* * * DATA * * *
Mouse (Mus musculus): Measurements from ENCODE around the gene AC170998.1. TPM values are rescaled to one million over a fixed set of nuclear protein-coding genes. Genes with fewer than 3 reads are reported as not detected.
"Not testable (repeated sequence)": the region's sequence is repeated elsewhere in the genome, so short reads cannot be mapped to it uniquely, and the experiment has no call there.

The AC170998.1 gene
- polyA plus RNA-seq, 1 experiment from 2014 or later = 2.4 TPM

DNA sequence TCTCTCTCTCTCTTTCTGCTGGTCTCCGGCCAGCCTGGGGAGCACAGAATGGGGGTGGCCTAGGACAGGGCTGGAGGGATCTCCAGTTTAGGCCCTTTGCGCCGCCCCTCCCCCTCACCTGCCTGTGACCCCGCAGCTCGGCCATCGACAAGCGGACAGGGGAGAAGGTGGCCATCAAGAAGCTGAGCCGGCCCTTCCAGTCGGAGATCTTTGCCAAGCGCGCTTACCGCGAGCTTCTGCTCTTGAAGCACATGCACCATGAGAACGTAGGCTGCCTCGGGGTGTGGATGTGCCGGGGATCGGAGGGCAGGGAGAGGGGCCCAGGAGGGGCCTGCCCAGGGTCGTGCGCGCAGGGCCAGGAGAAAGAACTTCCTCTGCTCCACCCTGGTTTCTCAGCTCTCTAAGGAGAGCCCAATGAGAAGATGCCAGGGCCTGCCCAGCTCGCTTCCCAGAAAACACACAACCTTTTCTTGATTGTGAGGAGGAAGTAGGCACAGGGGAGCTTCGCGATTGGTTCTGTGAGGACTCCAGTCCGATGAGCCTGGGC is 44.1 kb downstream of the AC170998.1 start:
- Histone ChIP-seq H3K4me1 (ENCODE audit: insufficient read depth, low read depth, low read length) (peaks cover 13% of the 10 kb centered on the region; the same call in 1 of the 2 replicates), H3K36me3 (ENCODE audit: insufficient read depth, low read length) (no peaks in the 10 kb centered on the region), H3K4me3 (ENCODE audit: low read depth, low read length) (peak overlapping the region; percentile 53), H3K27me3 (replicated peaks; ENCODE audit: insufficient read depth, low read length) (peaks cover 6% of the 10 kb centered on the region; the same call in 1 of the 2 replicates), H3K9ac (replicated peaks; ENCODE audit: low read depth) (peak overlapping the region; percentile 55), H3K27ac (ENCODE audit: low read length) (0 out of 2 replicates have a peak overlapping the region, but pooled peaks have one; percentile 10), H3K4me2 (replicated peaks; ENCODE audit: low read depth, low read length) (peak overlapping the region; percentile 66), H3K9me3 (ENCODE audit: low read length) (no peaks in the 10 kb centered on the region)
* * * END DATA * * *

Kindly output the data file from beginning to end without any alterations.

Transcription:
Mouse (Mus musculus): Measurements from ENCODE around the gene AC170998.1. TPM values are rescaled to one million over a fixed set of nuclear protein-coding genes. Genes with fewer than 3 reads are reported as not detected.
"Not testable (repeated sequence)": the region's sequence is repeated elsewhere in the genome, so short reads cannot be mapped to it uniquely, and the experiment has no call there.

The AC170998.1 gene
- polyA plus RNA-seq, 1 experiment from 2014 or later = 2.4 TPM

DNA sequence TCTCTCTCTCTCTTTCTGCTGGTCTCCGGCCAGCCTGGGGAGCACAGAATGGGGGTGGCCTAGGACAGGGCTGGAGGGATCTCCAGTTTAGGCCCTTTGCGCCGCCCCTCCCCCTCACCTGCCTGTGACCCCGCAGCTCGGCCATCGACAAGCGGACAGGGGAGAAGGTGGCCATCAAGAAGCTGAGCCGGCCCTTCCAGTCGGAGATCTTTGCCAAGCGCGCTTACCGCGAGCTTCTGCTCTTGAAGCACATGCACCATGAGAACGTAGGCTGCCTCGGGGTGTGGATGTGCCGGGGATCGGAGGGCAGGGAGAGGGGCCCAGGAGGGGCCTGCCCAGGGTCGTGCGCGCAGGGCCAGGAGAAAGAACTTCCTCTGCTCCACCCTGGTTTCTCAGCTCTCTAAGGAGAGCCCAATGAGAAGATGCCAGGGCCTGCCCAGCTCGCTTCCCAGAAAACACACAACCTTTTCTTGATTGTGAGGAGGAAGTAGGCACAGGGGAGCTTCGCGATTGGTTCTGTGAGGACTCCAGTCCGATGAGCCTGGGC is 44.1 kb downstream of the AC170998.1 start:
- Histone ChIP-seq H3K4me1 (ENCODE audit: insufficient read depth, low read depth, low read length) (peaks cover 13% of the 10 kb centered on the region; the same call in 1 of the 2 replicates), H3K36me3 (ENCODE audit: insufficient read depth, low read length) (no peaks in the 10 kb centered on the region), H3K4me3 (ENCODE audit: low read depth, low read length) (peak overlapping the region; percentile 53), H3K27me3 (replicated peaks; ENCODE audit: insufficient read depth, low read length) (peaks cover 6% of the 10 kb centered on the region; the same call in 1 of the 2 replicates), H3K9ac (replicated peaks; ENCODE audit: low read depth) (peak overlapping the region; percentile 55), H3K27ac (ENCODE audit: low read length) (0 out of 2 replicates have a peak overlapping the region, but pooled peaks have one; percentile 10), H3K4me2 (replicated peaks; ENCODE audit: low read depth, low read length) (peak overlapping the region; percentile 66), H3K9me3 (ENCODE audit: low read length) (no peaks in the 10 kb centered on the region)